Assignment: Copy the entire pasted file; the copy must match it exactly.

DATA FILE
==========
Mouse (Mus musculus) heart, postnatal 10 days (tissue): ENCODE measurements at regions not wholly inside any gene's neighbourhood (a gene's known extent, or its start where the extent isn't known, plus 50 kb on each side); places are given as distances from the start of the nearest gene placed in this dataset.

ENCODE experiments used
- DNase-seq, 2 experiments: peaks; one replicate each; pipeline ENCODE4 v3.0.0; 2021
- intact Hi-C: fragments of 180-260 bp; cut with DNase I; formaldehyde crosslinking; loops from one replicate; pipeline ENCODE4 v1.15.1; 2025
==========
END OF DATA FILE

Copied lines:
Mouse (Mus musculus) heart, postnatal 10 days (tissue): ENCODE measurements at regions not wholly inside any gene's neighbourhood (a gene's known extent, or its start where the extent isn't known, plus 50 kb on each side); places are given as distances from the start of the nearest gene placed in this dataset.

ENCODE experiments used
- DNase-seq, 2 experiments: peaks; one replicate each; pipeline ENCODE4 v3.0.0; 2021
- intact Hi-C: fragments of 180-260 bp; cut with DNase I; formaldehyde crosslinking; loops from one replicate; pipeline ENCODE4 v1.15.1; 2025